Ask FreelanceSwitch: Repeat Clients and Increasing Your Workload
In this issue of Ask FreelanceSwitch, we look at repeat clients and increasing your workload. Ask FreelanceSwitch is a regular column here that allows us to help beginners get a grip on freelancing. If you have a question about freelancing that you want answered, send an email to email@example.com.
I often do ongoing design projects with repeat clients. With repeat clients is it best to have a contract for each project, or just a simple agreement with a list of deliverables?
Most of my clients are actually on-going projects, where I’ll come in and work on their blogs without a set end date. Asking them to sign a new contract every month just won’t work out particularly well. So I write the initial letter of agreement we use to set up a project to include my ongoing rates and to cover the long-term.
If we’re talking about a whole new project on top of what I’ve already agreed to do, I write out another letter of agreement. Letters of agreement work the same way as contracts and legally function as such. I do think it’s crucial to get each project in writing with the client’s signature on it. Having to sign something seems to remind most clients that they’re dealing with a professional. Of course, on top of that, if the worst happens and you need to go to court over non-payment, you have an agreement in writing — which counts for a lot.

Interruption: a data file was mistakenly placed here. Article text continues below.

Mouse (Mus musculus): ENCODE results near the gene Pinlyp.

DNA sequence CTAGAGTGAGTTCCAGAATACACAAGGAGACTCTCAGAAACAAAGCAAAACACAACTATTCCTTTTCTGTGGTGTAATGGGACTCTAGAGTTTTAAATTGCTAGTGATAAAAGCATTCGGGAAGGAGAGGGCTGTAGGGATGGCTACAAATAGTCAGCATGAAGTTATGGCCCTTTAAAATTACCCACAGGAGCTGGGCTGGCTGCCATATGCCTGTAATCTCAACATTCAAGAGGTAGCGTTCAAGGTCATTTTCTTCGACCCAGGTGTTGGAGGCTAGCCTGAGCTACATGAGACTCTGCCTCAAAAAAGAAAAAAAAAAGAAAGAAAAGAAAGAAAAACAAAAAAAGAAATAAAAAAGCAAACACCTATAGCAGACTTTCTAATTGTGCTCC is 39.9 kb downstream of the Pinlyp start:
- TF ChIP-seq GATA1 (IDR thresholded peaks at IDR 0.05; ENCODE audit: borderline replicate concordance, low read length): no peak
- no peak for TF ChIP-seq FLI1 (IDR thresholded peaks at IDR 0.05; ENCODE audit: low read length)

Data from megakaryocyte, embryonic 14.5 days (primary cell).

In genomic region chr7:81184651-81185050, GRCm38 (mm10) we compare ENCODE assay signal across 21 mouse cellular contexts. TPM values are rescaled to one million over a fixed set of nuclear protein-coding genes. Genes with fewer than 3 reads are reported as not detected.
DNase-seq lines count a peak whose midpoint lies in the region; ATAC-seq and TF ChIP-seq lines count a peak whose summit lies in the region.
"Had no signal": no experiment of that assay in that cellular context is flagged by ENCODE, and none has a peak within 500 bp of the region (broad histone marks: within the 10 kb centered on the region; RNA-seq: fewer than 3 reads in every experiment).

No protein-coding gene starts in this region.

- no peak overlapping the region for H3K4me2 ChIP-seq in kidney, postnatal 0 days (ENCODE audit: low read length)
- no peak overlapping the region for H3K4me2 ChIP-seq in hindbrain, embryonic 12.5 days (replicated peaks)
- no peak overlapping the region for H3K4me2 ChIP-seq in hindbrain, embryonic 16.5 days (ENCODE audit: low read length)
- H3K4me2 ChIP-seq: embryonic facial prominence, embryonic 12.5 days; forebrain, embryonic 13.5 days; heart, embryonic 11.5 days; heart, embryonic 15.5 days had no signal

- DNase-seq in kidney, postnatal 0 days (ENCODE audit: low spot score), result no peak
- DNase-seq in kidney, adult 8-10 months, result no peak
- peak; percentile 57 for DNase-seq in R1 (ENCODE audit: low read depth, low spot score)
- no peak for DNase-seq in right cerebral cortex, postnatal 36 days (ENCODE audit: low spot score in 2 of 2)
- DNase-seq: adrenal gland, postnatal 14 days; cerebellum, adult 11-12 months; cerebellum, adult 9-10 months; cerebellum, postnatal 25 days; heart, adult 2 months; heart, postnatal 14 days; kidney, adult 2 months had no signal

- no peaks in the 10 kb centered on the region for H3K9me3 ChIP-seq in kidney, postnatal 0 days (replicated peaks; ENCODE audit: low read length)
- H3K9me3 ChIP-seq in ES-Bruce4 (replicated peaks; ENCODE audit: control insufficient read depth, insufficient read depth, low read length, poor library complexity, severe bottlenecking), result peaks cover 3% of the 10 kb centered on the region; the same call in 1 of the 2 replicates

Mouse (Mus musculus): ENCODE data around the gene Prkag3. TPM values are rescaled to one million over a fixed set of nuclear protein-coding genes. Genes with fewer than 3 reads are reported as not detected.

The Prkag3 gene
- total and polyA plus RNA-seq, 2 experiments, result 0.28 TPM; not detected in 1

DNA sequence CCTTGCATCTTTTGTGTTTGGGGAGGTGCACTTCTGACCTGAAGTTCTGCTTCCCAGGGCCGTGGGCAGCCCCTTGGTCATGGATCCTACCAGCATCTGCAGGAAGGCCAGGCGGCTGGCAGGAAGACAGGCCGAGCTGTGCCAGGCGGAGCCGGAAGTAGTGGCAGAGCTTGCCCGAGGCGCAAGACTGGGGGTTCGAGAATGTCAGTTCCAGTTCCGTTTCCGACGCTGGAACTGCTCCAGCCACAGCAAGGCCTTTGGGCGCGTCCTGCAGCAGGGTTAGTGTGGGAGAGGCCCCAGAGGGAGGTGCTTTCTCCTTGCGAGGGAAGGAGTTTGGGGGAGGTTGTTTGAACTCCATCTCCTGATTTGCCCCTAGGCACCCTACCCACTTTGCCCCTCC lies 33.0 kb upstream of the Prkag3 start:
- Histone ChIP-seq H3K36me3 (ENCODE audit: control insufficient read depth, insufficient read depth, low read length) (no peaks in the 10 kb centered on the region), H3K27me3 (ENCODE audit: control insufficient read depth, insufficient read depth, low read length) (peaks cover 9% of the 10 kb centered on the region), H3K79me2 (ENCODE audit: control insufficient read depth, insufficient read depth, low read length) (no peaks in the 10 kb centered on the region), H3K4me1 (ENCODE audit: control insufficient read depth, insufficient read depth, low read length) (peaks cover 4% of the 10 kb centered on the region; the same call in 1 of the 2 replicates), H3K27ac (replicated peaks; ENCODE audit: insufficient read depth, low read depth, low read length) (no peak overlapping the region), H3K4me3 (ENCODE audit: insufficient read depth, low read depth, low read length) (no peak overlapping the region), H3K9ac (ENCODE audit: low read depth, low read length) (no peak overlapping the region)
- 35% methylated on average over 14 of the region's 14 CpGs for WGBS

I’m looking to increase my freelance workload. Any practical advice on how to do that?
Marketing is almost always the answer to how to get more work as a freelancer. The more people out there that know you exist, the more likely you are are to get work. In particular, you might consider taking a look at exactly what type of projects you want to take on and think about who often has such work.
For instance, a copy writer who wants to land more work writing website content should consider going to as many web designers as she can and doing whatever it takes to make sure those web designers are recommending her to their clients. A graphic designer wanting to work with non-profits should be going to organizations that help non-profits (many counties or municipalities have such an organization) and offering to work with their members.
No matter who you are or what projects you want to work on, there’s probably a person or an organization with connections to multiple projects at once. Finding those key points where you can access many projects at once can make it easier to land more work, quickly.